There are many video platforms for remote work meetings. You should pick the platform that best fits your needs. Some platforms provide better access than others for deaf and hard of hearing people. You should compare which platforms will work better for you. We developed a grid that shows which accessibility features each platform has or does not have. The grid is available online and you can share this grid with your boss or the meeting host. We also developed recommendations for employers on how to host a video meeting if they have deaf and hard of hearing employees. There are different accessibility features — it is important to make sure that the type of access your boss provides best fits your needs. Before the meeting, tell your boss or the meeting host which accessibility features you need that best fits you. Next, I will expand more on ASL access, video relay services, captioning, and resources available. If you need ASL access, the ASL interpreters should be on the video platform with everyone. Tell your boss to hire your preferred ASL interpreters or to contract with your preferred interpreting agency. Your boss should share the video meeting link with the ASL interpreters. Ask your boss to hire ASL interpreters who are familiar with what you will discuss in your meeting, you can also suggest your preferred interpreters or an interpreting agency. If your preferred interpreters are not available, your boss should ask for a list of available interpreters. Your boss is responsible to pay for the interpreters. Before the meeting starts, discuss with the interpreters any important information they should know, such as specific signs for terms used and name signs of the people involved in the meeting. This information will help interpreters provide a smooth interpreting experience. Next, Video Relay Services (VRS) should not be used for any video meetings. Using VRS would mean the interpreter will not be in the video platform with everyone — instead, they will be on a separate screen. This means VRS interpreters will not see what is happening. VRS interpreters may not be able to stay on for the entire meeting and may switch with another VRS interpreter, which means interpreters are not prepared for your meeting. interrupt your ability to participate in the meeting. VRS interpreters are randomly assigned and may not be qualified for the meeting. Using VRS may not provide a smooth meeting experience for you. Next, if you need captioning, you would use Communication Access Realtime Translation (CART) captioning services. Similar to our recommendations for hiring interpreters, you can suggest your preferred captioners or captioning company with your boss. If your preferred captioners are not available, your boss should ask for a list of available captioners. Your boss should hire a professional CART company or captioner to join the meeting. Before the meeting, you should share with your captioner what topics will be discussed, names to expect, for the captioner to be better prepared for your meeting. With information, your captioner is able to provide you a smooth meeting experience with captions. If you work for the Federal Government, you may be able to get captioning for video meetings through Relay Conference Captioning (RCC) — however, only some federal agencies provide this service. Check with your boss to see if your agency provides RCC. If you work for a private company, need captioning for your video meeting, and live in Arizona, Colorado, Connecticut, Florida, Hawaii, Maryland, Maine, Montana, Missouri, New Jersey, North Carolina, Rhode Island, South Dakota, Vermont, Virginia, West Virginia, and Wyoming — you can use RCC. You can find more information on RCC in the recommendations for employers. Internet Protocol Captioned Telephone Services (IP-CTS) should not be used for video meetings. Using IP-CTS means the captioner will not be in the video platform with everyone, they will be on a separate screen. This means IP-CTS captioners will not see what is happening. Next, we have a list of some CART, VRS, and IP-CTS providers in Appendix A which you can find online. We do not endorse these providers. We are sharing the list as a resource to help you find what you need. You can share the list of resources with your boss. To have access during remote video meetings, you need the right equipment at home. You need high-speed Internet access. You must be able to see the interpreters and/or captioning clearly during the video meeting. You can use WiFi but it is better if your computer connects by Ethernet cable directly into your router. You should test the equipment before a video meeting to make sure everything works well. If your computer supports two monitors, you may need a second monitor for your video meetings — ask your boss to provide a second monitor. If your boss cannot give you a second monitor, use your TV as the second screen. Y The first monitor shows everything except the interpreters and/or captions which you can see clearly on the second monitor. You may need a long HDMI cable to connect the TV to your computer. Again, ask your boss to give you the items you need.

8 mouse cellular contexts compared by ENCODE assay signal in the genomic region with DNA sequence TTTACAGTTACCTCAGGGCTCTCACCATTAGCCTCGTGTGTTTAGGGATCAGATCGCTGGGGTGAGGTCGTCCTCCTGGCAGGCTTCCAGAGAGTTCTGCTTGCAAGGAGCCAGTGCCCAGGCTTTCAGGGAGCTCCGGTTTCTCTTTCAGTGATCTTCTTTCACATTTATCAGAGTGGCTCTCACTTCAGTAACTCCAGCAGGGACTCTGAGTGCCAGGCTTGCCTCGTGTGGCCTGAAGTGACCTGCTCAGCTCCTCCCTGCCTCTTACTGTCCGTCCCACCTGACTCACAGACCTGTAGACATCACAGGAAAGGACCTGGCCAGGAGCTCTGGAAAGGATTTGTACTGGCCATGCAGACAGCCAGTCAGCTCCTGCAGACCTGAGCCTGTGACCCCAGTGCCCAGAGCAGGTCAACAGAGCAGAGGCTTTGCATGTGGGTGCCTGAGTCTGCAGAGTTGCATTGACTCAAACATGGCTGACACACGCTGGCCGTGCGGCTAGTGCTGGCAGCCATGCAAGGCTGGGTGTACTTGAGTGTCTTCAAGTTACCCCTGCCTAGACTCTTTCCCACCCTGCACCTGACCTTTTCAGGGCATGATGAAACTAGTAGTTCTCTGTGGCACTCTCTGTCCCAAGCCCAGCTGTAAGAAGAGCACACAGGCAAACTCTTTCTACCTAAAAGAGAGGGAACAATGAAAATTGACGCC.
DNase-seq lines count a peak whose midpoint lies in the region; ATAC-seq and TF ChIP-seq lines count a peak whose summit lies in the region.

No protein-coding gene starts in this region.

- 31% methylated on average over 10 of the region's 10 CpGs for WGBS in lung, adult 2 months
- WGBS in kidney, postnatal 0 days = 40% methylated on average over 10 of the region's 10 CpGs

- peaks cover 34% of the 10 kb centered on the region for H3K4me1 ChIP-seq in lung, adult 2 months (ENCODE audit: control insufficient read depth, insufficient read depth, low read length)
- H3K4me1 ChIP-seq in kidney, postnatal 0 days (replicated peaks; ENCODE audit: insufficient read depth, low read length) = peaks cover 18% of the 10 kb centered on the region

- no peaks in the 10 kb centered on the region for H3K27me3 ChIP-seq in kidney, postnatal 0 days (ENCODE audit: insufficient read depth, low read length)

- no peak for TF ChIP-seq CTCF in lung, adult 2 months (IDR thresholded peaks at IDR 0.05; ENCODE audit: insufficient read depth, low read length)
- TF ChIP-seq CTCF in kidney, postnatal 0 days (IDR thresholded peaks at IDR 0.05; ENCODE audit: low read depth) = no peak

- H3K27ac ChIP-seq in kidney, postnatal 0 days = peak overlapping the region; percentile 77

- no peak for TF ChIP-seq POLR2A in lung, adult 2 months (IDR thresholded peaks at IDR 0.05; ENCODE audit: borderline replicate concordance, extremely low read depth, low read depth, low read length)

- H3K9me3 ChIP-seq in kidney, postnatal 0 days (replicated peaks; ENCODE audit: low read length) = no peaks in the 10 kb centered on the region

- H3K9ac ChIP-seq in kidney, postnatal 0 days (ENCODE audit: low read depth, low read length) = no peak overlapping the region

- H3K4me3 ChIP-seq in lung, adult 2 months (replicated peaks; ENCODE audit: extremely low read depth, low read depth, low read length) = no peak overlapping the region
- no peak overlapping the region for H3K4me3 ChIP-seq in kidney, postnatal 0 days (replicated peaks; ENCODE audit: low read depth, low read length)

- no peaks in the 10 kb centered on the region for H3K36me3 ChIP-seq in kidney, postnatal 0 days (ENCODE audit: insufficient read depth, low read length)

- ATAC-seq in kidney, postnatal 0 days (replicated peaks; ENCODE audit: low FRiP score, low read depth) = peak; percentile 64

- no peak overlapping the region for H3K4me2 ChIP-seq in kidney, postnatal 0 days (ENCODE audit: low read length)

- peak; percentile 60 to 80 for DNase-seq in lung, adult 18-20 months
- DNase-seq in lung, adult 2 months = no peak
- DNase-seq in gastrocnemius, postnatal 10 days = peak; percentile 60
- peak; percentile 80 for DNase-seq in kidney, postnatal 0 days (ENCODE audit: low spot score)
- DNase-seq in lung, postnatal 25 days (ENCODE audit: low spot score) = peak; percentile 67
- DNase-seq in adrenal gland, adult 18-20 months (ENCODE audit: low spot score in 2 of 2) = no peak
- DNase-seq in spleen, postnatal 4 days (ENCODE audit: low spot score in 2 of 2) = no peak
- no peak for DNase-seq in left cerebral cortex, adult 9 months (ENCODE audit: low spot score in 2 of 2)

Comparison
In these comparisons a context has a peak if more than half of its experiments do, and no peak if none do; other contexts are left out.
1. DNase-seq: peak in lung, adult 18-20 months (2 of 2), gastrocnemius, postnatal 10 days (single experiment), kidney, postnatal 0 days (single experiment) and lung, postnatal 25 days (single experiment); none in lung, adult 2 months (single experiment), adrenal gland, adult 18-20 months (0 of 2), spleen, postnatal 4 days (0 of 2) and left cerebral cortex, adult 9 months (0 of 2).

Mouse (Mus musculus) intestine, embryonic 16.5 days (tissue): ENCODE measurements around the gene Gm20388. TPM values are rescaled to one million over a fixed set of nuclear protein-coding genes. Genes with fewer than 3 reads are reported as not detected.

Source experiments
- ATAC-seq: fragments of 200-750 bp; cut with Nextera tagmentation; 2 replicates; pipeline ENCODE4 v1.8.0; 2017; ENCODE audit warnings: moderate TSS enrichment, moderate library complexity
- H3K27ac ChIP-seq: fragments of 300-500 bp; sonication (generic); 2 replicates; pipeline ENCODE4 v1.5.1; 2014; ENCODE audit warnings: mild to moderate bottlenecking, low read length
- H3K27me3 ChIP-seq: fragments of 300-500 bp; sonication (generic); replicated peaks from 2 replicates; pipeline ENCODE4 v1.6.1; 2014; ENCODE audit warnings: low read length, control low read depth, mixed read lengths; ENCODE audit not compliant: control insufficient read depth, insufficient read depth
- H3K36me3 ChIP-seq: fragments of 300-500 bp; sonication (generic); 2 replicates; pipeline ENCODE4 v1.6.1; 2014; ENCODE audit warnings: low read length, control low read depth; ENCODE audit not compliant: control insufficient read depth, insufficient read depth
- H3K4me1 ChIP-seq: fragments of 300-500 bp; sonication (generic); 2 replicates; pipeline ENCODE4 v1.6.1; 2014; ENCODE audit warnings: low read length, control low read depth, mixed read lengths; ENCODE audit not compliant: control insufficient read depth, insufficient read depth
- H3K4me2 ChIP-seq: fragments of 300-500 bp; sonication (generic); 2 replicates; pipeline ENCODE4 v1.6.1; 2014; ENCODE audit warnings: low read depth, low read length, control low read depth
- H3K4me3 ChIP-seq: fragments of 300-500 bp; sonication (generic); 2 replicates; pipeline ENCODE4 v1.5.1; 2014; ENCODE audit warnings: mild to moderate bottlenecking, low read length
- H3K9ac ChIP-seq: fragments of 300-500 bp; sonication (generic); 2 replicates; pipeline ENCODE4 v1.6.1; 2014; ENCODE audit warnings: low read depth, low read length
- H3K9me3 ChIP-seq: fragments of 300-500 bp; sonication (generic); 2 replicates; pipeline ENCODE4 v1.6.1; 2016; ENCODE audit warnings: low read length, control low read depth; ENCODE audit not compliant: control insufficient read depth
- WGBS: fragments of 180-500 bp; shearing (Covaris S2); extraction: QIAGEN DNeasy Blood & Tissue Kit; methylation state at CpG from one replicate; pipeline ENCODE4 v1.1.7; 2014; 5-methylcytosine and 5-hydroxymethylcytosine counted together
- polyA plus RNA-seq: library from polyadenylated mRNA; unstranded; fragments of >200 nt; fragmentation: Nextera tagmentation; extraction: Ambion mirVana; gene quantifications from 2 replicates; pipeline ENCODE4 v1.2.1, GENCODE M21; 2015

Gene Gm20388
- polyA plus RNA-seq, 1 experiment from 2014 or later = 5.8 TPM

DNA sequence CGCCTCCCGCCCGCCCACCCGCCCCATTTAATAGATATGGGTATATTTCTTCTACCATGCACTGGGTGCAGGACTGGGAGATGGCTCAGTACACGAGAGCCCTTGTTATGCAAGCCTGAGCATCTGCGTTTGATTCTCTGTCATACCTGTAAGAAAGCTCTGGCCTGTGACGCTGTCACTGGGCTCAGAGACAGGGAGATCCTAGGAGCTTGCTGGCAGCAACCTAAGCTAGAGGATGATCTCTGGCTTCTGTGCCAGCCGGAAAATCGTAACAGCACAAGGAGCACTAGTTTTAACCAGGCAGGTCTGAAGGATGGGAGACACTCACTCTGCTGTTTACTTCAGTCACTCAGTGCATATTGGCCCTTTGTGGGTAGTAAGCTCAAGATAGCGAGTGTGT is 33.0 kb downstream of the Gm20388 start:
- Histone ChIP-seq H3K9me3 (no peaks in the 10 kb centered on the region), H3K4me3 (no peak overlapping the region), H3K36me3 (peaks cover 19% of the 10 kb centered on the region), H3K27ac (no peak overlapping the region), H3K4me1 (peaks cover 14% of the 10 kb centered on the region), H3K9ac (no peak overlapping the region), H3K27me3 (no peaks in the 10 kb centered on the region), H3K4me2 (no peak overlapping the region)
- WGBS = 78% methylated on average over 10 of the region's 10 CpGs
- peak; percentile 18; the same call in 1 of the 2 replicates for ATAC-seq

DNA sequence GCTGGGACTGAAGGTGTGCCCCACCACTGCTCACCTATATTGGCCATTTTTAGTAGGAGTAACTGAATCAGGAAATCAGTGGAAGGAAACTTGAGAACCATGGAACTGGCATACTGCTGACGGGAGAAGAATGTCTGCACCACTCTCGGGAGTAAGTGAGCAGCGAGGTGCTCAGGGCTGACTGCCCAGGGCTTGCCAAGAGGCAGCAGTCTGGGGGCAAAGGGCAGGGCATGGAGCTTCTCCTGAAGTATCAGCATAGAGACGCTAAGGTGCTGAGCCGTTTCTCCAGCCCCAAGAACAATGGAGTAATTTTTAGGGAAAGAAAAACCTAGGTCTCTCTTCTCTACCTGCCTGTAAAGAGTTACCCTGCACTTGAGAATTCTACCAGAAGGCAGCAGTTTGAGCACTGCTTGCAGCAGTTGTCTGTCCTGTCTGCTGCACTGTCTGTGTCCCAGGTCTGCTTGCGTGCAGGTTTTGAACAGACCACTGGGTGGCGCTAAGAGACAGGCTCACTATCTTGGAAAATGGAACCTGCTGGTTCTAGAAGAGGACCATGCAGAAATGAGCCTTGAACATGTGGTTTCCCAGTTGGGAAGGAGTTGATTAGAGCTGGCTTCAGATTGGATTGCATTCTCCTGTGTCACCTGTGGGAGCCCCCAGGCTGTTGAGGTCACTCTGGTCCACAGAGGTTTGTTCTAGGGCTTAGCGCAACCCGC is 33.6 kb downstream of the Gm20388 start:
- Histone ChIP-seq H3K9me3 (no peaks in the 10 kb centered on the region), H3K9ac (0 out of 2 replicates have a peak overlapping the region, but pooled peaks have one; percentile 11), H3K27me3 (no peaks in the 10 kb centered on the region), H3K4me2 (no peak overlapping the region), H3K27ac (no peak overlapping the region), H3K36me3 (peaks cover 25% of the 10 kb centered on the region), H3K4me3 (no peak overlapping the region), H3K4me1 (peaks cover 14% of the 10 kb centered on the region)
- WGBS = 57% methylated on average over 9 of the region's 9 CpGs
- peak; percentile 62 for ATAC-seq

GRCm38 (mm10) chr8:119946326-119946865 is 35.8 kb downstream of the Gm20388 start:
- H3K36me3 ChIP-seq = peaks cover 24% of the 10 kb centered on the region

Video meetings can be difficult. Ask the meeting host to set rules for everyone to follow — an example of such rules can be found in the recommendations for employers. You can share these recommended rules with the meeting host and ask them to share the rules with everyone before the meeting. The meeting host should remind everyone about the rules at the start of the meeting. Before the meeting, make sure videos are captioned. You may need to figure out other alternatives like having an interpreter provide access for the video. If you need a transcript, ask for it before the meeting, so that it can be prepared quickly after the meeting ends. It is important you have everything you need before the meeting. The transcript should include all audio background information and audio descriptions. You should let your boss or the meeting host know during and after the meeting if you have any access issues. Ask for improvements you need to be able to participate in the next meeting.